Look at This!

Catch kids' attention with a mask that you assert holds magical powers for you to see.

Catch kids’ attention with a mask that you assert holds magical powers for you to see.

Hi and welcome back to Attentionology for K – 5 Teachers!

Here’s an engaging command to catch K – 3 kids’ attention…

“Look at this!”

All eyes will follow your lead, not just because of your command, but because of the curiosity and excitement that it will generate.

“Look at what?” Kids will wonder.

In response, hold a mask to your face and tell the class, “Look at the magical powers I’ve mastered, powers I want to share with you!”

Masks Offer “Magical Powers” to See – Colorful masks attract attention in a heartbeat. A mask visually invites students to look at this!

Why? Mystery lies behind a mask. What’s there; who’s there? Why has my teacher masked her face? What can she now see?

Surprise students by donning a mask and using “magical powers” to hook kids into lessons.

For example, tell the class to look at this…the mask’s “magical powers.” Announce that the mask lets you see the basic problem-solving process at the center of the Core Curriculum:

  • Ask
  • Imagine
  • Plan
  • Create
  • Improve

Connecting steps to the mastery of skills by using a visual symbol, like a magical mask, helps children remember the steps.

Let young students take turns wearing the mask to gain “magical learning power.”

Usually associated with special occasions like Mardi Gras or Halloween, masks make marvelous attention-getting tools any time of the school year.

What other ways can you ask your class to look at this?

I Spy a Good Listener – This instructional activity focuses on sight, but the Magnifying glass attention-getting aspect of this trick is all about the ACT of looking to find students who are paying attention to you, the teacher.

Use a large magnifying glass on a long handle to “ACT-centuate” your “spying.” (Many “dollar stores,” at least in the U.S., sell inexpensive plastic magnifying glasses designed for children.)

Hold up the magnifying glass for all to see.

Using your best “detective voice” announce, “Boys and girls, I’m looking to spy a good listener.”

Move around the classroom as you look into the magnifier and lean toward students who readily respond to you in a positive way.

Praise students who are showing excellent listening skills.

Test students’ listening skills by asking them to repeat a short rhyme:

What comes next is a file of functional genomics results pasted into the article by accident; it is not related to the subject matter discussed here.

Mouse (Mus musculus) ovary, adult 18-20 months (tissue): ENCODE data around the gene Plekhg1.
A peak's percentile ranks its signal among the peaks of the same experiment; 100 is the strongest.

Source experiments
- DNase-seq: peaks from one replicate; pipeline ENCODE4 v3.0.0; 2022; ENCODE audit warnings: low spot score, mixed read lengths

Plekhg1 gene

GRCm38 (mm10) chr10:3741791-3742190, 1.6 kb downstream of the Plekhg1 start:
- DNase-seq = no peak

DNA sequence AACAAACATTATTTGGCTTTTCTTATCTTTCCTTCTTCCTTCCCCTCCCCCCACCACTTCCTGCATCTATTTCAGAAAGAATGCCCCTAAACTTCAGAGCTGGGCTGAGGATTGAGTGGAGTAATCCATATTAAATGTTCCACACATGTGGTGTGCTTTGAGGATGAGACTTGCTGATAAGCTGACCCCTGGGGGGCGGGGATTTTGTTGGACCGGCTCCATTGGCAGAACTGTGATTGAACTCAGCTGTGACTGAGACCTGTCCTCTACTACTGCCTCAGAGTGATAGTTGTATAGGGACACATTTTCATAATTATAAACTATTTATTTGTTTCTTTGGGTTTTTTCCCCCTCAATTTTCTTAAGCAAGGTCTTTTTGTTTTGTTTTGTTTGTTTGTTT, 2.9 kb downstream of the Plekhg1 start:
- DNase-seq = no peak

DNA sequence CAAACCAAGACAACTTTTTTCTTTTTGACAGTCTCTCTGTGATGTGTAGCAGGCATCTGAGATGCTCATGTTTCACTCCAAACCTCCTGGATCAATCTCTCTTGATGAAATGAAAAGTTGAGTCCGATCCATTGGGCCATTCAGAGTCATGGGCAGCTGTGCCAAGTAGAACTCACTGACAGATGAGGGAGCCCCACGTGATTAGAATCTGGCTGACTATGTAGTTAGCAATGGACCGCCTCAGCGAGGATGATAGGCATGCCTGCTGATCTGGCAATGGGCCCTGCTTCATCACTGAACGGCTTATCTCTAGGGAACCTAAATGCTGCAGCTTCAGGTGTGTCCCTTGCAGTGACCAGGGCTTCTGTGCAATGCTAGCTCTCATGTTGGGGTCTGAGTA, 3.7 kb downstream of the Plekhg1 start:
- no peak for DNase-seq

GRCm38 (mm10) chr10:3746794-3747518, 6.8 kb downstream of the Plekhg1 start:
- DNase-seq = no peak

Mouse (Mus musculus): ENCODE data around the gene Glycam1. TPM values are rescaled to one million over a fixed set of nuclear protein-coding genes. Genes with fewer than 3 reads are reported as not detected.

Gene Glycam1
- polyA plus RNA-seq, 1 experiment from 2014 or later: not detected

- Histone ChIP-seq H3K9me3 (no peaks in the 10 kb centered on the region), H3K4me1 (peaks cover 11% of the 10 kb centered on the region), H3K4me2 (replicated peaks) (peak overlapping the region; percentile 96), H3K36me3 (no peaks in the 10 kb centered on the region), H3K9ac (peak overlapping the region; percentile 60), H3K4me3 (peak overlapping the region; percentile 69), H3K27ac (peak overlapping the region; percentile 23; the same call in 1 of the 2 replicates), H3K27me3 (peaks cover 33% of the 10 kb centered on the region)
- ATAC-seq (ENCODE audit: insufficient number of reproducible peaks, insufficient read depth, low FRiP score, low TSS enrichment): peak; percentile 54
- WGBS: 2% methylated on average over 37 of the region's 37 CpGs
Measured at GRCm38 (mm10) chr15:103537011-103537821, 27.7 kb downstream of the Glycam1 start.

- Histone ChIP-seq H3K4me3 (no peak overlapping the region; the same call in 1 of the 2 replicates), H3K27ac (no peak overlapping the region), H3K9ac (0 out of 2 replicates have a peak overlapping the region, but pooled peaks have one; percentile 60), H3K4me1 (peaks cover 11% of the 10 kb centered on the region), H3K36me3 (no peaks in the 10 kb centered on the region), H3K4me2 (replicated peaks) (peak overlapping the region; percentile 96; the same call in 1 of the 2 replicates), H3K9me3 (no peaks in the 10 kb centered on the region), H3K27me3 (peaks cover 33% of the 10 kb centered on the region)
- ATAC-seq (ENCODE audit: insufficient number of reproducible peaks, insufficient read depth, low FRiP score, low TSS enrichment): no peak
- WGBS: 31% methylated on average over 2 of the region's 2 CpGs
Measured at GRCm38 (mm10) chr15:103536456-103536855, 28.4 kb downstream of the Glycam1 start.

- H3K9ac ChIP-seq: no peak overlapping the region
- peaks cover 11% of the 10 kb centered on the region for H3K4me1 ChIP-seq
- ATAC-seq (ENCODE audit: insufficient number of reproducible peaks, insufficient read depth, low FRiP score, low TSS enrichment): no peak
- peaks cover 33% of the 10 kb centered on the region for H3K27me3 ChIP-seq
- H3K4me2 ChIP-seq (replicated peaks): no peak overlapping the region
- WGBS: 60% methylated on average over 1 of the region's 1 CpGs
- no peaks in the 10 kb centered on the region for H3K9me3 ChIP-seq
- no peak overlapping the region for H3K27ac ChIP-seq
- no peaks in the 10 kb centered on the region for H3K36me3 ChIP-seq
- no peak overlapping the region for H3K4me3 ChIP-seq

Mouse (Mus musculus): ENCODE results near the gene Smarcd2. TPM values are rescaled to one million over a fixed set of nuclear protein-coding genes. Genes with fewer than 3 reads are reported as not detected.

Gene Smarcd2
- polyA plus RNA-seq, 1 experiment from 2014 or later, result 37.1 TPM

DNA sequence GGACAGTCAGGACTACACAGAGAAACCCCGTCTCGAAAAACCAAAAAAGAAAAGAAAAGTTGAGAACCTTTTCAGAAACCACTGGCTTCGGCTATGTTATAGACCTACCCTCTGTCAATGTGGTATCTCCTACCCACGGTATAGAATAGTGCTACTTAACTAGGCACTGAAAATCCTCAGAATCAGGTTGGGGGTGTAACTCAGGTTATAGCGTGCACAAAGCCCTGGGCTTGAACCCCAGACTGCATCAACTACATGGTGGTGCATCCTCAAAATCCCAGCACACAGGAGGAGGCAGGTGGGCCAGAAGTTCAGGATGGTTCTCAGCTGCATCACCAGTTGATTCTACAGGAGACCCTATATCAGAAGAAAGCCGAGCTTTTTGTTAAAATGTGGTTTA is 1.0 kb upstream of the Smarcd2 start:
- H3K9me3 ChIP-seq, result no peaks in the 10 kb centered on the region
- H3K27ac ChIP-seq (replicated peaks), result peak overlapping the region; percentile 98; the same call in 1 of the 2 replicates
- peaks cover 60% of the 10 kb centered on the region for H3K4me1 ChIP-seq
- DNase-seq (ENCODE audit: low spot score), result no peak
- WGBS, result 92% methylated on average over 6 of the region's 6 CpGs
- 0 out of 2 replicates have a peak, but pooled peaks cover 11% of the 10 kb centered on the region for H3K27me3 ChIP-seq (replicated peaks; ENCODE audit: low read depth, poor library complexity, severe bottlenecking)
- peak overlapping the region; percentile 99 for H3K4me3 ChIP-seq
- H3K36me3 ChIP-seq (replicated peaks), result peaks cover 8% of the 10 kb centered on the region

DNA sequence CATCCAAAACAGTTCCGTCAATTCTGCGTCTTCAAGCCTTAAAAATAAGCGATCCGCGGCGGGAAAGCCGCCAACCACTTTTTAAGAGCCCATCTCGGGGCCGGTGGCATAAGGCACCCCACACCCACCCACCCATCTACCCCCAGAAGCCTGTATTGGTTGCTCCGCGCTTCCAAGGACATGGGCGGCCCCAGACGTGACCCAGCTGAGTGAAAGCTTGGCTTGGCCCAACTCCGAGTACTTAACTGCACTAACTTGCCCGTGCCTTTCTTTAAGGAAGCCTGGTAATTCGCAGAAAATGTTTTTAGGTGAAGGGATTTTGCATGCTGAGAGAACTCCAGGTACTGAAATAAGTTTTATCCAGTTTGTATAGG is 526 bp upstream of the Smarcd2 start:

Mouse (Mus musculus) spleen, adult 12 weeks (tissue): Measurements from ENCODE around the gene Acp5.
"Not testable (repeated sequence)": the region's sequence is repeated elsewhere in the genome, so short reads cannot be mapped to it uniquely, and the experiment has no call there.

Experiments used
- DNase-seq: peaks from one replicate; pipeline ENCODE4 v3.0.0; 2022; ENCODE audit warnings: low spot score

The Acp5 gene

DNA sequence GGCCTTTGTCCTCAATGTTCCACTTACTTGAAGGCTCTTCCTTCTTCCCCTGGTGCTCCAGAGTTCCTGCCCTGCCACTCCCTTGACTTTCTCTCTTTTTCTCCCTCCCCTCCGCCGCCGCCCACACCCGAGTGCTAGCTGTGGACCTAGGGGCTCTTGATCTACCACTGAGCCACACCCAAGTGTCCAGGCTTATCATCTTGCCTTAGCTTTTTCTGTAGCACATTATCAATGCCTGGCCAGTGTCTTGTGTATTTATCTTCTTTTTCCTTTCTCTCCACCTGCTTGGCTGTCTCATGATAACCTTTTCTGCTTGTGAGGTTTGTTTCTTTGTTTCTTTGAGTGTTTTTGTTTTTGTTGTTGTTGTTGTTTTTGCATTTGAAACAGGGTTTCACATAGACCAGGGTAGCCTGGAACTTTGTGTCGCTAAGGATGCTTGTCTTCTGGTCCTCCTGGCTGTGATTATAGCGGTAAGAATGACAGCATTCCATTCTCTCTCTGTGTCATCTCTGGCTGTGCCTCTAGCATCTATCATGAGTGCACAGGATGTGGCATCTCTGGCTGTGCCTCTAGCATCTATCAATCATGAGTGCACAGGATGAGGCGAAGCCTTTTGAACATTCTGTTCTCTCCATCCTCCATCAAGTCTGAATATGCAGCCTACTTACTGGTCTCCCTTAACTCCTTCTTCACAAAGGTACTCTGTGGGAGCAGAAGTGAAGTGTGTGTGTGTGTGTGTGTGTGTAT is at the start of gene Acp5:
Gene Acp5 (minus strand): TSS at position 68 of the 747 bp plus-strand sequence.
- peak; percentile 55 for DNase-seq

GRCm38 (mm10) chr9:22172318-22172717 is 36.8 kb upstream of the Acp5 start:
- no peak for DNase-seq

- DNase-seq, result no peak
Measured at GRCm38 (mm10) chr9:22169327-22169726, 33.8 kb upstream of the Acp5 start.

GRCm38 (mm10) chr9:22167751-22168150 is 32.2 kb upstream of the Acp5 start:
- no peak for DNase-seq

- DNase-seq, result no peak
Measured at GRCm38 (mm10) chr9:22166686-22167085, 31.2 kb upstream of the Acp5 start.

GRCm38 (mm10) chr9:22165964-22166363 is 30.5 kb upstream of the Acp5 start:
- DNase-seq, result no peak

Look at this!

My class has ears /eyes on me.

Is it magic?

Call it HOCUS-FOCUS, what I like to see!

Language Arts Connection – Turn this trick into a language arts activity by inviting kids to make up other short rhymes that begin with the line, Look at this!

Let your class know that there will be other opportunities to “play” I Spy a Good Listener!

Catch and keep your students’ attention on other days just before you begin a lesson by holding up your magnifying glass.

Ask who remembers what you’re trying to spy. “Good listeners,” students will reply.

The magnifying glass can become another visual symbol of a specific skill.

Science Connection- Use this teaching trick as an early years science lesson. Explain that early magnifying glasses led to modern-day microscopes.

Visual symbols, like masks and magnifying glasses, that dramatically invite students to look at this reach out to kids who are audio and tactile learners, as well as students with visual acuity.

Consider the old Chinese proverb that roughly translates in English to, “We hear and we forget; we see and we remember; we do and we understand.”

Do you agree that this proverb has merit for teaching?

If we consider that DOING almost always includes hearing and seeing, eye-catching visuals and ear-catching voices will help kids DO well.

Remember, you don’t need to be a magician to work magic in any instructional setting!

 

Talk with you again soon,

Barbara ♥ The Lovable Poet

Print Friendly, PDF & Email
Tagged with: , , , , , , , , , , , , , , ,
Posted in Attentionology for K-5 Teachers

Fatal error: Call to undefined function dsq_is_installed() in /home/attention/www/www/wp-content/plugins/force-ping-display-with-disqus/forceping.php on line 15